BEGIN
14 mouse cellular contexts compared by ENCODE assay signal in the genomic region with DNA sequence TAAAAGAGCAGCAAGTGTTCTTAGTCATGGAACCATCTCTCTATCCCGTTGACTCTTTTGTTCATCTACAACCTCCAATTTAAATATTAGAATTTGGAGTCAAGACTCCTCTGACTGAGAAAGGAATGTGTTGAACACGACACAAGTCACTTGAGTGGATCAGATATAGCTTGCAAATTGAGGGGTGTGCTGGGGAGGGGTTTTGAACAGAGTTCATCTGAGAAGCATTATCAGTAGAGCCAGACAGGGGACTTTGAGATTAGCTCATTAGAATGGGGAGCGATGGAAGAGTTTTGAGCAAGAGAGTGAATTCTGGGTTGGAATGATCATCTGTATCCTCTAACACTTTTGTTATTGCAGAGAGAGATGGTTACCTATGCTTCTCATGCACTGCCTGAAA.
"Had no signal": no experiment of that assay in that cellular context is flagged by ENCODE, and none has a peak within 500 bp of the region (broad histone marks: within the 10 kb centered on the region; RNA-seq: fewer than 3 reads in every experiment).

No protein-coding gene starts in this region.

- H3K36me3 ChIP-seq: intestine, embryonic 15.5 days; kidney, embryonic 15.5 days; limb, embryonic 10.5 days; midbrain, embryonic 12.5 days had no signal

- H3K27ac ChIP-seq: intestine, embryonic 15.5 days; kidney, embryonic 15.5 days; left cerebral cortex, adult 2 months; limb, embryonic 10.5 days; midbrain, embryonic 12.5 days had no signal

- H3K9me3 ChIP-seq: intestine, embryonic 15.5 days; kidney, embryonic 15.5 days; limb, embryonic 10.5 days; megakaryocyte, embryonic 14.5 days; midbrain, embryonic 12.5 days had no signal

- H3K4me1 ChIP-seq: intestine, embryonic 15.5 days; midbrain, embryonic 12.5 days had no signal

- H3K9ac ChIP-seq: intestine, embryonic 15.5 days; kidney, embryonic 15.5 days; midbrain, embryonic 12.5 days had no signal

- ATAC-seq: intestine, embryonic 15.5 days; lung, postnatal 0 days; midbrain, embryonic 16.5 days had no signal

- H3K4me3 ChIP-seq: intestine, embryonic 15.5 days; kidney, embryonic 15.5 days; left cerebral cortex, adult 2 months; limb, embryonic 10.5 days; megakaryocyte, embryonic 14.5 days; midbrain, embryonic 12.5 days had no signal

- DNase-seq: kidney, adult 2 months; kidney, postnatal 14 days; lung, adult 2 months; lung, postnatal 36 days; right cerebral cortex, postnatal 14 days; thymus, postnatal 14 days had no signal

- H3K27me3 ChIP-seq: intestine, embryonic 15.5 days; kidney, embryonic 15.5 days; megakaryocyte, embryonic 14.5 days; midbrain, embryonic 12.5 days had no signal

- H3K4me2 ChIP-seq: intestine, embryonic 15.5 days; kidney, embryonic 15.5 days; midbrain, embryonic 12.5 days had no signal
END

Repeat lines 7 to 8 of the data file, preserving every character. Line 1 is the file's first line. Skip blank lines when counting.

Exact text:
- H3K4me1 ChIP-seq: intestine, embryonic 15.5 days; midbrain, embryonic 12.5 days had no signal

- H3K9ac ChIP-seq: intestine, embryonic 15.5 days; kidney, embryonic 15.5 days; midbrain, embryonic 12.5 days had no signal